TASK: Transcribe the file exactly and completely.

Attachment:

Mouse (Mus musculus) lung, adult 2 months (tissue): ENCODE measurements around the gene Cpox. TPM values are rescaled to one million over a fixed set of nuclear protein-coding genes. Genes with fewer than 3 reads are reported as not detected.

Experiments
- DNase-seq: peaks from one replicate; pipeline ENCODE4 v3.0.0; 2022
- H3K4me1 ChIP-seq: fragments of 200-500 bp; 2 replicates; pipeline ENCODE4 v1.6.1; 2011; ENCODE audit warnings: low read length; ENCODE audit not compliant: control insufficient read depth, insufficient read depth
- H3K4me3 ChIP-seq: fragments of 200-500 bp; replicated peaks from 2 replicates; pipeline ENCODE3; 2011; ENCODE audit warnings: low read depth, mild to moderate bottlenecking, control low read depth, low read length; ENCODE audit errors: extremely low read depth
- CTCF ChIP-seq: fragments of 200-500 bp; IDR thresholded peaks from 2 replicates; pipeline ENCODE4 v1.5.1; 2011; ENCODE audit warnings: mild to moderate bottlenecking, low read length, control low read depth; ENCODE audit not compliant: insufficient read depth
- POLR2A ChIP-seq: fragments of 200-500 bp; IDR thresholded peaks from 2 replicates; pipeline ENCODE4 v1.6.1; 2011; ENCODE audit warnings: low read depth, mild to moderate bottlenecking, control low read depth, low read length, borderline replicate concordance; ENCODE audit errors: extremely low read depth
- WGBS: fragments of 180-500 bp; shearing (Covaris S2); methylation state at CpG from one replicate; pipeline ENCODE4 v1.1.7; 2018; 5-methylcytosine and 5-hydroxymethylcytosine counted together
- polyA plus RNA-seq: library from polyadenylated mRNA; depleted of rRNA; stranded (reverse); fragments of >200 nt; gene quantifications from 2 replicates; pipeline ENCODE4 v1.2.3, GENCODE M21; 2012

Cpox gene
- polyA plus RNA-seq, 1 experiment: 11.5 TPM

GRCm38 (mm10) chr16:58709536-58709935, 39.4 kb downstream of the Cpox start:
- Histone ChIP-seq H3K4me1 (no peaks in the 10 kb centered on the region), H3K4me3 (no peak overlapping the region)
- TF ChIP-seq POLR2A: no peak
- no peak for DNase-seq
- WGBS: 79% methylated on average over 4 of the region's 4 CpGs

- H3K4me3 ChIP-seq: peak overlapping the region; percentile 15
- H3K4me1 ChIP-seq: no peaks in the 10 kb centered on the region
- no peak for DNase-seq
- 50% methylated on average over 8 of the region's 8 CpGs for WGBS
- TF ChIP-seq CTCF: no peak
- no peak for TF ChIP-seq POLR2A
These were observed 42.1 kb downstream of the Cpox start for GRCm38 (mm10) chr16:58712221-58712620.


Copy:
Mouse (Mus musculus) lung, adult 2 months (tissue): ENCODE measurements around the gene Cpox. TPM values are rescaled to one million over a fixed set of nuclear protein-coding genes. Genes with fewer than 3 reads are reported as not detected.

Experiments
- DNase-seq: peaks from one replicate; pipeline ENCODE4 v3.0.0; 2022
- H3K4me1 ChIP-seq: fragments of 200-500 bp; 2 replicates; pipeline ENCODE4 v1.6.1; 2011; ENCODE audit warnings: low read length; ENCODE audit not compliant: control insufficient read depth, insufficient read depth
- H3K4me3 ChIP-seq: fragments of 200-500 bp; replicated peaks from 2 replicates; pipeline ENCODE3; 2011; ENCODE audit warnings: low read depth, mild to moderate bottlenecking, control low read depth, low read length; ENCODE audit errors: extremely low read depth
- CTCF ChIP-seq: fragments of 200-500 bp; IDR thresholded peaks from 2 replicates; pipeline ENCODE4 v1.5.1; 2011; ENCODE audit warnings: mild to moderate bottlenecking, low read length, control low read depth; ENCODE audit not compliant: insufficient read depth
- POLR2A ChIP-seq: fragments of 200-500 bp; IDR thresholded peaks from 2 replicates; pipeline ENCODE4 v1.6.1; 2011; ENCODE audit warnings: low read depth, mild to moderate bottlenecking, control low read depth, low read length, borderline replicate concordance; ENCODE audit errors: extremely low read depth
- WGBS: fragments of 180-500 bp; shearing (Covaris S2); methylation state at CpG from one replicate; pipeline ENCODE4 v1.1.7; 2018; 5-methylcytosine and 5-hydroxymethylcytosine counted together
- polyA plus RNA-seq: library from polyadenylated mRNA; depleted of rRNA; stranded (reverse); fragments of >200 nt; gene quantifications from 2 replicates; pipeline ENCODE4 v1.2.3, GENCODE M21; 2012

Cpox gene
- polyA plus RNA-seq, 1 experiment: 11.5 TPM

GRCm38 (mm10) chr16:58709536-58709935, 39.4 kb downstream of the Cpox start:
- Histone ChIP-seq H3K4me1 (no peaks in the 10 kb centered on the region), H3K4me3 (no peak overlapping the region)
- TF ChIP-seq POLR2A: no peak
- no peak for DNase-seq
- WGBS: 79% methylated on average over 4 of the region's 4 CpGs

- H3K4me3 ChIP-seq: peak overlapping the region; percentile 15
- H3K4me1 ChIP-seq: no peaks in the 10 kb centered on the region
- no peak for DNase-seq
- 50% methylated on average over 8 of the region's 8 CpGs for WGBS
- TF ChIP-seq CTCF: no peak
- no peak for TF ChIP-seq POLR2A
These were observed 42.1 kb downstream of the Cpox start for GRCm38 (mm10) chr16:58712221-58712620.